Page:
Retail theft is a major cost for businesses worldwide. Companies spend a lot of time and money fighting shoplifting. According to Loss Prevention Media, retail theft accounted for nearly $18 billion in U.S. losses in 2016. Only about 7.8 percent of those losses result in a recovery. These numbers are significant. Clearly, retail employers have a strong incentive to monitor for, and prevent, shoplifters. But, in doing so, they need to be careful about how they go about those efforts. Inappropriately profiling people can lead you down a slippery slope as a number of retailers have discovered.
The Tale of One Retailer
In a recent press release from Massachusetts Attorney General Maura Healey’s office, Lord & Taylor will be hiring a professional consultant to review and improve its shoplifting prevention policies as well as paying $100,000 to resolve an investigation into racial discrimination in its existing policies.
Reputational Value at Risk
“Covering all four of Lord & Taylor’s Massachusetts stores—in Boston, Braintree, Burlington, and Natick—the AG’s investigation arose out of concerns that the company’s efforts to prevent shoplifting perpetuated a climate of racial and ethnic bias resulting in, among other things, the disproportionate targeting of black and Hispanic customers for surveillance and apprehension,” according to the release. The AG’s office added that Lord & Taylor fully cooperated with the AG’s Civil Rights Division during its investigation and in agreeing to proactively address these issues. Still, damage, from a court of public opinion standpoint, had already been done.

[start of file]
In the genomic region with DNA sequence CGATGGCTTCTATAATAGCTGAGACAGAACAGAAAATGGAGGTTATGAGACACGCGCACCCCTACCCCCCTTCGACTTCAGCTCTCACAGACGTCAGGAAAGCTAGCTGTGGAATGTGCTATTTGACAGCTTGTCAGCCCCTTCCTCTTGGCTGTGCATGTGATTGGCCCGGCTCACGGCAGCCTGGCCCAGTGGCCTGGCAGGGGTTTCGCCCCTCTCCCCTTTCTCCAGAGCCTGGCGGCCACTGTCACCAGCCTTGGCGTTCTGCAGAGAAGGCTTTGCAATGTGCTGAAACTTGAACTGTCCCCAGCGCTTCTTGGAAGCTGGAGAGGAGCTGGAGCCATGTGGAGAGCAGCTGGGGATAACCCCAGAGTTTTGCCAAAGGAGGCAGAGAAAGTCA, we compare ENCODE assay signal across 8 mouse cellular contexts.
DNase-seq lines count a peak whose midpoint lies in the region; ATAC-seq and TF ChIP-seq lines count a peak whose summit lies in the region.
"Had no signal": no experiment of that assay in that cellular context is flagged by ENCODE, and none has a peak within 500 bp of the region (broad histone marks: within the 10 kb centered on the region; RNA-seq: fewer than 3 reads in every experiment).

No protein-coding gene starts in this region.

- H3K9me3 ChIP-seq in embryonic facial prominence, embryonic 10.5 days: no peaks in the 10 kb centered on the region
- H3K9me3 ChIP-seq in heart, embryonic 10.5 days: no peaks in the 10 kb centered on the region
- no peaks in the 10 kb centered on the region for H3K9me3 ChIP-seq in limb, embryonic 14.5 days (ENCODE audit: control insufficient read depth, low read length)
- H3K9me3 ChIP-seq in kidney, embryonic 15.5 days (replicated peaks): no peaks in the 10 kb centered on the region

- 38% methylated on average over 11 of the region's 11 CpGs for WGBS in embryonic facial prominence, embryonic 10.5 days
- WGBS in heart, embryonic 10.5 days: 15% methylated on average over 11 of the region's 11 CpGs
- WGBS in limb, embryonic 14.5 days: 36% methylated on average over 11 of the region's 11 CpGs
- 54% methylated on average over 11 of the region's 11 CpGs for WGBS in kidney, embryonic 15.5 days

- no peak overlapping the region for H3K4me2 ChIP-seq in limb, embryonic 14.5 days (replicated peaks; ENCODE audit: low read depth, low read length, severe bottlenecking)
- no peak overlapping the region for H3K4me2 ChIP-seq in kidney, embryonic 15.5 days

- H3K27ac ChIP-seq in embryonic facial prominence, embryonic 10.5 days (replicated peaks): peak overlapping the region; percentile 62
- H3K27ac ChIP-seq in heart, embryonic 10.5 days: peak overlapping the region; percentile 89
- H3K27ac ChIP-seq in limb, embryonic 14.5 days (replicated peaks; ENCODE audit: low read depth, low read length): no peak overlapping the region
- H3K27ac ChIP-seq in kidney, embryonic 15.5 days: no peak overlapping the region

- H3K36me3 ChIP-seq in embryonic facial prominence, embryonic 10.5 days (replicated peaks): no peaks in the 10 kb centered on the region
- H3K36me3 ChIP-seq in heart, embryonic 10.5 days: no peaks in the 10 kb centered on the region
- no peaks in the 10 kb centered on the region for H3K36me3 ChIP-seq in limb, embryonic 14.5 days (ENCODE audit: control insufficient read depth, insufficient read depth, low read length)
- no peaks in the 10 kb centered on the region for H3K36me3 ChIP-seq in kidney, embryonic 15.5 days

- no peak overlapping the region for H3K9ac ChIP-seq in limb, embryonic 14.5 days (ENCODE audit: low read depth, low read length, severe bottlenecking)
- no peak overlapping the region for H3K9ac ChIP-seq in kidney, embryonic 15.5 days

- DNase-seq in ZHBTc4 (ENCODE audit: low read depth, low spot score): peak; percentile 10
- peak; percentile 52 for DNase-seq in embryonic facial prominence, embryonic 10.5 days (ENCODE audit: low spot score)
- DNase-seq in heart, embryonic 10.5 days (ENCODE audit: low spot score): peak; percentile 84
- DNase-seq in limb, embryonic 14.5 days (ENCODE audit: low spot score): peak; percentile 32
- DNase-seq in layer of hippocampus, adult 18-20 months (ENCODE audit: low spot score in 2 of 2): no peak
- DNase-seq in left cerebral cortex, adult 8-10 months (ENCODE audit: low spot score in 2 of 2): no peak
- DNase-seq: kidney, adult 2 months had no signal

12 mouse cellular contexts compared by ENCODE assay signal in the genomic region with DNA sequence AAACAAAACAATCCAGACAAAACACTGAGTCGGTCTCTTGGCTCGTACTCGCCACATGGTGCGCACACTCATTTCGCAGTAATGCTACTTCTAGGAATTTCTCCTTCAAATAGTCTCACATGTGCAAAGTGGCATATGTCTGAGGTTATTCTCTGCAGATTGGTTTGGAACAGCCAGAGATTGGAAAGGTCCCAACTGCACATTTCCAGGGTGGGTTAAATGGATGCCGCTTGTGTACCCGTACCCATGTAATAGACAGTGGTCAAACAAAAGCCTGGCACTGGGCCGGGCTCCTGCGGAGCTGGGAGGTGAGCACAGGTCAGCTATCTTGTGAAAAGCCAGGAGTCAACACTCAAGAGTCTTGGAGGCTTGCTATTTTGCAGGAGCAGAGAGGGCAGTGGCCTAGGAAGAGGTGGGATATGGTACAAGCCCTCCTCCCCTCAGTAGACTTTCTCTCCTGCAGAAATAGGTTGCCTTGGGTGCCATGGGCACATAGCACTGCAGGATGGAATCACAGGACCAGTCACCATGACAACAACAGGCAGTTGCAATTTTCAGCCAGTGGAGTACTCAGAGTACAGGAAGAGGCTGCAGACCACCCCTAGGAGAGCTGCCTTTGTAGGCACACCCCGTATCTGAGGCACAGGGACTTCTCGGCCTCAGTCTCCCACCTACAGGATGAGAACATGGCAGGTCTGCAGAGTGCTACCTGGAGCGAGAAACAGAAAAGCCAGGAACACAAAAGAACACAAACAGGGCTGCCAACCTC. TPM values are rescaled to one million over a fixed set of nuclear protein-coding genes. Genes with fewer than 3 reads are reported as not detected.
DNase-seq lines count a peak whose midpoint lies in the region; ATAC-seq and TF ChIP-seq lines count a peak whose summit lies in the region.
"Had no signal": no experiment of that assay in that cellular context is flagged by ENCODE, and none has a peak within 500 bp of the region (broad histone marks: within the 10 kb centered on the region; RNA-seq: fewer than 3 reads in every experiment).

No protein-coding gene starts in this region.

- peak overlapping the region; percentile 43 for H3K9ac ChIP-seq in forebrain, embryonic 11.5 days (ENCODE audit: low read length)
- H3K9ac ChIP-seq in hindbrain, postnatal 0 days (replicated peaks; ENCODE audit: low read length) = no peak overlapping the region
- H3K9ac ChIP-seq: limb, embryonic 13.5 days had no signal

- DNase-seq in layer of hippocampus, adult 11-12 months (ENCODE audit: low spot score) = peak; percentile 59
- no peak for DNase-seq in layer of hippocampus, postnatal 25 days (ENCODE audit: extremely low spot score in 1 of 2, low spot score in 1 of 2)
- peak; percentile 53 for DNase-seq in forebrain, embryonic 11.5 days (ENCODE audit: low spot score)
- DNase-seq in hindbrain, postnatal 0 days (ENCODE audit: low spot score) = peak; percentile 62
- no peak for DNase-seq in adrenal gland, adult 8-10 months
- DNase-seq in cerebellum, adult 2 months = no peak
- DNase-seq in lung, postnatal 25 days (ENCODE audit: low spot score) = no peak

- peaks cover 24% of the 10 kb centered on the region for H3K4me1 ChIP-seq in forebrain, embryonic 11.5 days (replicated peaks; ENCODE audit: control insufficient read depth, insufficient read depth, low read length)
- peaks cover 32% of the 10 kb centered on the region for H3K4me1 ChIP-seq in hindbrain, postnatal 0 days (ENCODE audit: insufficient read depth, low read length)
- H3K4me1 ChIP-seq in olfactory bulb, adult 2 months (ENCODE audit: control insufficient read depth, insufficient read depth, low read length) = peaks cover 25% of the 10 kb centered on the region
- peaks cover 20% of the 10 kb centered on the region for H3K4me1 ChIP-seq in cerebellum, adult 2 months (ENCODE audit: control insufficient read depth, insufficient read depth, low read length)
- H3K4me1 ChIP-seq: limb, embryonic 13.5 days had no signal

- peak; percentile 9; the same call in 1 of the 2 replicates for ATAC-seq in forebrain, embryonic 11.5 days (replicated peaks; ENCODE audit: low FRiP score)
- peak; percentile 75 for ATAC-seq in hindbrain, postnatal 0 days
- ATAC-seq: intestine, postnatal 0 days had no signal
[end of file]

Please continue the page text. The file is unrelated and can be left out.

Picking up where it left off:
Avoiding Bias, However Unconscious
One of the major causes of racial profiling by employees is unconscious bias towards certain groups. Even though employees may not be aware of it, they can be making snap judgements about individuals or groups based on stereotypes and preconceptions.
In addition to being generally bad publicity, the Lord & Taylor’s case demonstrates the costly regulatory and legal penalties that can come with racial profiling in shoplifting prevention efforts. Employers need to carefully train their staff to ensure that such incidents don’t occur.
One area of important emphasis is on actions, not on individuals. Employees should be trained to observe behaviors exhibited by shoppers that might hint at the potential for retail theft, not on personal traits or attributes like race or even clothing and hairstyles. Effective retail theft deterrence isn’t about what people look like, it’s about what they do. Emphasizing this to staff, through training and ongoing communication—and training them on what to look for—can go a long way toward avoiding these types of claims.